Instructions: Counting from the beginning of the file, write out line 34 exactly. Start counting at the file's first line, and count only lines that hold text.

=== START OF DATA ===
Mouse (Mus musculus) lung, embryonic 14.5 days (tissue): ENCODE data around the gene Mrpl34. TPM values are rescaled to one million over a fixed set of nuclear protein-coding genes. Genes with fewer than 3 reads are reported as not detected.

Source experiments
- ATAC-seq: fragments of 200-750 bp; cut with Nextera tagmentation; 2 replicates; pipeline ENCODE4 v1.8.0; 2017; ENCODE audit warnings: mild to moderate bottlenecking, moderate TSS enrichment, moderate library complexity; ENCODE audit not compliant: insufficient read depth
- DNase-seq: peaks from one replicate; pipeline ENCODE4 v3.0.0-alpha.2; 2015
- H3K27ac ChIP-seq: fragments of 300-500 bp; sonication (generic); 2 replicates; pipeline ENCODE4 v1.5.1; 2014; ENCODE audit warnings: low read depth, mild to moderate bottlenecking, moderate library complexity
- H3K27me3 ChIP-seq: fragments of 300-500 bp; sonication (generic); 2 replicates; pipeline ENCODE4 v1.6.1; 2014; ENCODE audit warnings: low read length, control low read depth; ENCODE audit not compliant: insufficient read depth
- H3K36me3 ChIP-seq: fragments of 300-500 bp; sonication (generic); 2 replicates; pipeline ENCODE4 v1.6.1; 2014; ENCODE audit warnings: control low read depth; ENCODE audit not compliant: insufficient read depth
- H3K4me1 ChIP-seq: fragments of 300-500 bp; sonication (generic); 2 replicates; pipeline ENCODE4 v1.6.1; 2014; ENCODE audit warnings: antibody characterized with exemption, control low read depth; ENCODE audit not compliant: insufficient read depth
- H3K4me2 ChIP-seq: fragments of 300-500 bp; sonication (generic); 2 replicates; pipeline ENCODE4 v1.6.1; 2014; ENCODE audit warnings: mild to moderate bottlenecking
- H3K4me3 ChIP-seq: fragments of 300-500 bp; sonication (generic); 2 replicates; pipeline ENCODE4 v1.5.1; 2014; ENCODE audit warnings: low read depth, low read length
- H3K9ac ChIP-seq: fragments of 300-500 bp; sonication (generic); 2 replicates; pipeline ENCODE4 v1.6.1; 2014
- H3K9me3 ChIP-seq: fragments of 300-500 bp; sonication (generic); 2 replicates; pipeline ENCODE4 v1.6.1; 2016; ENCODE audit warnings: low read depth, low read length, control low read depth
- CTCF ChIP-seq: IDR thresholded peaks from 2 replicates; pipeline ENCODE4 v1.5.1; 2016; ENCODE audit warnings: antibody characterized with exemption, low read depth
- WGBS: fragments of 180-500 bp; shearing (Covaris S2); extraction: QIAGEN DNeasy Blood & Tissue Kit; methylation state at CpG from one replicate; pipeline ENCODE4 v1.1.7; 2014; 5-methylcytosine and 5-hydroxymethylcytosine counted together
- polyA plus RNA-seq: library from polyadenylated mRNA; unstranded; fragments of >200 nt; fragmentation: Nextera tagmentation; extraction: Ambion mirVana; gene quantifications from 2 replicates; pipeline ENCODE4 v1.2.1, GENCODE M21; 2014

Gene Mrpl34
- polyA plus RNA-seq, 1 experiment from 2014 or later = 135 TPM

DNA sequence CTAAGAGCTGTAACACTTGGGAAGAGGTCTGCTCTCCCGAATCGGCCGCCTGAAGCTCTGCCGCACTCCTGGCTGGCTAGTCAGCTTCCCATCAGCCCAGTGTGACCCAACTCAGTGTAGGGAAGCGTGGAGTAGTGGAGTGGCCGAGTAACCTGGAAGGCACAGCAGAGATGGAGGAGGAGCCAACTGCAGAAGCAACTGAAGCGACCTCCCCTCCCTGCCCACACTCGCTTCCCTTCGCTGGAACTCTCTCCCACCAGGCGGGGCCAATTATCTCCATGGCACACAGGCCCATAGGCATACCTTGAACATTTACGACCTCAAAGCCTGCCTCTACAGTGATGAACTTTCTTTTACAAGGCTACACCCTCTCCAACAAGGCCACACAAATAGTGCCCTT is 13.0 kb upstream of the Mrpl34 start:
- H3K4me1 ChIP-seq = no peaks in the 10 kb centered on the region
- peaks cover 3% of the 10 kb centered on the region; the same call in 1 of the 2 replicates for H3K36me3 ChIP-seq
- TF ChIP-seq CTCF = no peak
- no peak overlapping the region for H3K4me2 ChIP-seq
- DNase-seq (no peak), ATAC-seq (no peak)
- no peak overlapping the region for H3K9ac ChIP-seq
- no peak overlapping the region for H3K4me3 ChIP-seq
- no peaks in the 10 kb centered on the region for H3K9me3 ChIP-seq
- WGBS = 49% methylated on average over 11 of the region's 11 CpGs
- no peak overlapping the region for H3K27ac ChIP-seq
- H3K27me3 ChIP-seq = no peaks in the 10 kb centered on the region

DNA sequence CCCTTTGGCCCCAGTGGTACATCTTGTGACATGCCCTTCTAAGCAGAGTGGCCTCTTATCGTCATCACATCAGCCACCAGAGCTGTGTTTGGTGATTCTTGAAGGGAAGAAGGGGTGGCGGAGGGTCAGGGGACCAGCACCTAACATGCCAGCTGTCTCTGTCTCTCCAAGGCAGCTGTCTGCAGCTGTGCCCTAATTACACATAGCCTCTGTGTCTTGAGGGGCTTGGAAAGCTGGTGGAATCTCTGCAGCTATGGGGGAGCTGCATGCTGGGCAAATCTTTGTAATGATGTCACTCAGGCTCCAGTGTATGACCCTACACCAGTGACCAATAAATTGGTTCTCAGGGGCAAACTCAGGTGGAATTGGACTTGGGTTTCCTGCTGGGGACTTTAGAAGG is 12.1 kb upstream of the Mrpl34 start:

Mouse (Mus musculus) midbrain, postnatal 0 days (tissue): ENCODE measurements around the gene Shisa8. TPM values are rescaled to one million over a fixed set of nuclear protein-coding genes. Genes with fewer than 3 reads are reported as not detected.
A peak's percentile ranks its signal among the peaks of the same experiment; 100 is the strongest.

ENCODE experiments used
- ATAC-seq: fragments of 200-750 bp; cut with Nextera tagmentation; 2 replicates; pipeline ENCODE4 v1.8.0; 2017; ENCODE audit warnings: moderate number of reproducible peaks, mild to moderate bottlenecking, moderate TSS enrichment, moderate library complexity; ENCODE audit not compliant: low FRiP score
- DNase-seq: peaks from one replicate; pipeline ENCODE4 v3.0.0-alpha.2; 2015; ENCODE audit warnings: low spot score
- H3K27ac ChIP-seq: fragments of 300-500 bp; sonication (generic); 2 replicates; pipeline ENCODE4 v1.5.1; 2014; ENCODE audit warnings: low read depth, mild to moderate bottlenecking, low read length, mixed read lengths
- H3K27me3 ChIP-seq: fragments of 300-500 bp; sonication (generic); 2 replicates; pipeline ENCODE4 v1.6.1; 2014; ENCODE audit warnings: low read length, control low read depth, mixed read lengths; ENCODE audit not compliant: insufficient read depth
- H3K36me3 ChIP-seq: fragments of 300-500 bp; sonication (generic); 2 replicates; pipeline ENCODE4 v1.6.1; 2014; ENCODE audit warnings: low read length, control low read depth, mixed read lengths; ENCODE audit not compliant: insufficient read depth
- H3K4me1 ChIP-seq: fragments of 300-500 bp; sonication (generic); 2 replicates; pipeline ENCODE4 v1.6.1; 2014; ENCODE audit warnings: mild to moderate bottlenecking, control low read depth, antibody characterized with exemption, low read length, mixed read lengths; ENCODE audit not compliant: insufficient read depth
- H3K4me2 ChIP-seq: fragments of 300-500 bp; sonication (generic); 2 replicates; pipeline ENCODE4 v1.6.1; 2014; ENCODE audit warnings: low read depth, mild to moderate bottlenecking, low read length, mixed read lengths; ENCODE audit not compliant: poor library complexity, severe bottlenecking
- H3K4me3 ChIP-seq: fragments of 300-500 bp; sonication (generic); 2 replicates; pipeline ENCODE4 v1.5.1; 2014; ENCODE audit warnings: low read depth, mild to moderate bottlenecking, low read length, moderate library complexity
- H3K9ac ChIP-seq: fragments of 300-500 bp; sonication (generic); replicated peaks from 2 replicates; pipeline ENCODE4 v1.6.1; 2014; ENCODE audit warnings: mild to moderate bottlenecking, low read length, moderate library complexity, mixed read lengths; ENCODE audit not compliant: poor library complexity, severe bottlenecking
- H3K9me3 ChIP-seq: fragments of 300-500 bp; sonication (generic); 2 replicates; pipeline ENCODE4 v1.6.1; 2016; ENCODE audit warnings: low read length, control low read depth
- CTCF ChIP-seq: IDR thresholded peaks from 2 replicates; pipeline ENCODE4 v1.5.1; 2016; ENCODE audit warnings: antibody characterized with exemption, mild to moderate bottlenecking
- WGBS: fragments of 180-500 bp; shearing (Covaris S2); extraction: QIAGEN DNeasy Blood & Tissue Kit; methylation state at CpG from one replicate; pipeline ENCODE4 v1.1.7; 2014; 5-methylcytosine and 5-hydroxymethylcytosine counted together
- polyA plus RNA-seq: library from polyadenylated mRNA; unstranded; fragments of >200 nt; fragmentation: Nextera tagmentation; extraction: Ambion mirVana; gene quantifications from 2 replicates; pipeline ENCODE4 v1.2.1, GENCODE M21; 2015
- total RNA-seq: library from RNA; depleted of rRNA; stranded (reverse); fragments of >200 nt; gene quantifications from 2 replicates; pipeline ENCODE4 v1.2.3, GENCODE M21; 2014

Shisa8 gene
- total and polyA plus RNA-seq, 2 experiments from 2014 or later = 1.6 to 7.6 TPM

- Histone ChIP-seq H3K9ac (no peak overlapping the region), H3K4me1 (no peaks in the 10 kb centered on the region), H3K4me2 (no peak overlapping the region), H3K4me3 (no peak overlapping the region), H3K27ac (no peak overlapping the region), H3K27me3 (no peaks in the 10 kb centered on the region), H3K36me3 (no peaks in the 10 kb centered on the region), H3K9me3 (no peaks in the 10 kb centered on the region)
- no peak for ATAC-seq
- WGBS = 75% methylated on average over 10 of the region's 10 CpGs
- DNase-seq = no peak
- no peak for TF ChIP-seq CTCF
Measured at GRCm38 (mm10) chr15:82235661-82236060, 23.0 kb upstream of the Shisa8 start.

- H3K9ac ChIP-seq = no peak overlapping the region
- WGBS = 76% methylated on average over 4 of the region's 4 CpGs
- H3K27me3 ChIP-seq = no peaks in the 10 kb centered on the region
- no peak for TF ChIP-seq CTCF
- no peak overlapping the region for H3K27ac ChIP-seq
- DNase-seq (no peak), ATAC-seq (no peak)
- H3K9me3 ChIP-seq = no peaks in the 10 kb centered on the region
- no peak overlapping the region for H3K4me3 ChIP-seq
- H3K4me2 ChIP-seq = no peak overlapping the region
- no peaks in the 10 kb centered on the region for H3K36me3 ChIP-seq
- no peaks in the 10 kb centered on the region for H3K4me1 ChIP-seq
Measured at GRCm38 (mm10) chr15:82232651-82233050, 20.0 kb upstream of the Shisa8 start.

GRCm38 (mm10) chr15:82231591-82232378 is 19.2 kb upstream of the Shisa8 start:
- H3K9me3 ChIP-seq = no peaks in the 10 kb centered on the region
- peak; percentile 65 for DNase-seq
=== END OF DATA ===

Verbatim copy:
- ATAC-seq: fragments of 200-750 bp; cut with Nextera tagmentation; 2 replicates; pipeline ENCODE4 v1.8.0; 2017; ENCODE audit warnings: moderate number of reproducible peaks, mild to moderate bottlenecking, moderate TSS enrichment, moderate library complexity; ENCODE audit not compliant: low FRiP score